☐ Create a multi-phase plan for implementing data-related feedback and strategies across your event strategy.
3. Checklist for Creating an Inclusive Registration Experience
For attendees, the experience starts when they see a social post or email and head to your event website. You must build diversity and inclusion into your event website to ensure that participants feel seen from the start. Here are a few checklist items to add to your event strategy:
☐ Ensure your event website features inclusive imagery.
☐ Ensure your event website is ADA compliant and follows WCAG accessibility guidelines.
☐ Add options for name pronunciation and pronouns to your registration form.
☐ Include learning preferences on your registration form.
☐ Offer space for attendees to include any ability-related needs when registering (e.g., wheelchair accessibility, auditory or sensory impairments).
☐ Ask questions about preferred communication style (e.g., email, text, automated phone call).
☐ Include a community agreement to your form, such as: “I understand that this event space has a zero-tolerance policy for racism, sexism, homophobia, transphobia, ableism, ageism, classism, and body shaming.”
4. Checklist for Building a Diverse Speaker Lineup
Speakers engage, educate, and entertain audiences, but attendees have to feel like they see themselves represented on stage. Unfortunately, there is often a disconnect between speakers and audience members. Including checklist items is essential to ensure your speaker lineup is as diverse as your attendees.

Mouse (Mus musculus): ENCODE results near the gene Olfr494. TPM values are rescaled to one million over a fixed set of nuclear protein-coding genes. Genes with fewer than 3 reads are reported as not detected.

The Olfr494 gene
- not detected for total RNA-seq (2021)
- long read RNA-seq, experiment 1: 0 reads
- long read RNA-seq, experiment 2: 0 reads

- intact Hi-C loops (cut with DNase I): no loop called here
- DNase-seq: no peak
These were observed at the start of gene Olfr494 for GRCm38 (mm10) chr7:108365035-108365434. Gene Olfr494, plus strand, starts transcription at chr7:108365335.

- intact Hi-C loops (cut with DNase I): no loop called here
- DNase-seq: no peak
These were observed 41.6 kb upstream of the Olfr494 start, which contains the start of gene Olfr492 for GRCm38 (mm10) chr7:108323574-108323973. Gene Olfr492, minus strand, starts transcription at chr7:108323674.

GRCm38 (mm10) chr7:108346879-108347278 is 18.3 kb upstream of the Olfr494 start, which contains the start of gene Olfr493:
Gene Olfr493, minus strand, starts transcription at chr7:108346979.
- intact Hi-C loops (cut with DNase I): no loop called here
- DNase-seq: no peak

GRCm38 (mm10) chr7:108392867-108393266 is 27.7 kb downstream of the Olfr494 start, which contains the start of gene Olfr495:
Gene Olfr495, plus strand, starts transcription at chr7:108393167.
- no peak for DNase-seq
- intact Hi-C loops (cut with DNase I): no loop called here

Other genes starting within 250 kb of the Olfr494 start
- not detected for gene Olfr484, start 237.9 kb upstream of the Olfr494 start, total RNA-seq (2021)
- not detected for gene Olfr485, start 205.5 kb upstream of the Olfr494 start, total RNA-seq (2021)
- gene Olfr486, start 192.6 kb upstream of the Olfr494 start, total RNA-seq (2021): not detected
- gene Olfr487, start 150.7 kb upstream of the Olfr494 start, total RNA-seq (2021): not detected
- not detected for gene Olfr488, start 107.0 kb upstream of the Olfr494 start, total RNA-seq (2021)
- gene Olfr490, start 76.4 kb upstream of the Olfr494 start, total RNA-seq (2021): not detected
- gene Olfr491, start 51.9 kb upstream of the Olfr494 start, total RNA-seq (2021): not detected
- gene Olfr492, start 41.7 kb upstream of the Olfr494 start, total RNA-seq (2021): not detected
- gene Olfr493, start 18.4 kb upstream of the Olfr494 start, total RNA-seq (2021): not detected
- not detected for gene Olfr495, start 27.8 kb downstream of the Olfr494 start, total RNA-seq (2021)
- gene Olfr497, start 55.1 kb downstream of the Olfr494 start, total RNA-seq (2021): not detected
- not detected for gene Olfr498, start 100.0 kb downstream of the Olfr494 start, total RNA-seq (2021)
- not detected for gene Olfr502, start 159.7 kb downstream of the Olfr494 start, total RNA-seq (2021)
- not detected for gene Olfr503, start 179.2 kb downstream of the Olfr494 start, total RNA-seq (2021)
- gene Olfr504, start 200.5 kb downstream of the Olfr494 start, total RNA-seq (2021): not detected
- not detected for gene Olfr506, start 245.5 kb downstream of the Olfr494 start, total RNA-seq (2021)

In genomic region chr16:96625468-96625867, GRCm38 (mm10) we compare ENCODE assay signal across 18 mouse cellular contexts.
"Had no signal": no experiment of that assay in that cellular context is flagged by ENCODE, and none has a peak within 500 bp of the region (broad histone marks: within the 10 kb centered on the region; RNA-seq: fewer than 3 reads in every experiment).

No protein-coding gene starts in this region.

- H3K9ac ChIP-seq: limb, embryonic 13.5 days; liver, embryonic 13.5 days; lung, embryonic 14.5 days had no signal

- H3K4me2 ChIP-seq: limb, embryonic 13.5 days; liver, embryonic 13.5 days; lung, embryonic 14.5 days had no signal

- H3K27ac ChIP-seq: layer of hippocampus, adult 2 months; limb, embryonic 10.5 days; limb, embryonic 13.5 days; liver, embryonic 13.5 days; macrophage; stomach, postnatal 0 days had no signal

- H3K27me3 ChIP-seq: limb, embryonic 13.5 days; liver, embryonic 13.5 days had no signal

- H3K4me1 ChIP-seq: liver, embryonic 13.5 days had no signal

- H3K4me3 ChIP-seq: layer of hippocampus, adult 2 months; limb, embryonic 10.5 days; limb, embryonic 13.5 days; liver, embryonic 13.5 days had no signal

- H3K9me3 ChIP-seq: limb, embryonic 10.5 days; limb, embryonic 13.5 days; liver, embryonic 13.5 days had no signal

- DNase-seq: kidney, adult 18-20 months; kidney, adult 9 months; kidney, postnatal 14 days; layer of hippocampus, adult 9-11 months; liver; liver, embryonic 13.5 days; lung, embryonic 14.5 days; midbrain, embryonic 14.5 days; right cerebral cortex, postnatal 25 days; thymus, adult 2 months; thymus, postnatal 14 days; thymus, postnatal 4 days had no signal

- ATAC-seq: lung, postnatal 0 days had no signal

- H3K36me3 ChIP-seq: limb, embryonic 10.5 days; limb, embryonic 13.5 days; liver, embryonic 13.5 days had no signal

☐ Ensure your speaker lineup includes individuals from diverse genders, races, religions, abilities, cultural backgrounds, and more.
☐ Consider your audience’s demographics and consider how they will respond to each speaker and topic.
☐ Choose diverse speakers who can challenge your attendees’ attitudes, ideas, and beliefs.
☐ Choose speakers from a variety of socioeconomic backgrounds.
☐ Choose a mix of established, well-known speakers and those building a name for themselves.
☐ Consider hiring a diversity consultant to help build a more comprehensive speaker diversity program.
5. Checklist for Factoring Neurodiversity into Your Events
It’s essential to consider neurodiversity when planning events. Remember that audiences have vastly different learning preferences, abilities, personalities, and health needs.
For example, you may have several audience members with dyslexia who have trouble reading slides. There could also be attendees with auditory processing disorder who have difficulty understanding speech. In any case, two attendees may view the same presentation but perceive and process the information differently.
☐ Include the option to choose learning preferences on your event registration form.
☐ Hire sign language interpreters and offer materials and presentations in alternative formats, such as braille or large print.
☐ Create reserved seating in each session and keynote for those with auditory disabilities and those with assistive devices (e.g., wheelchairs).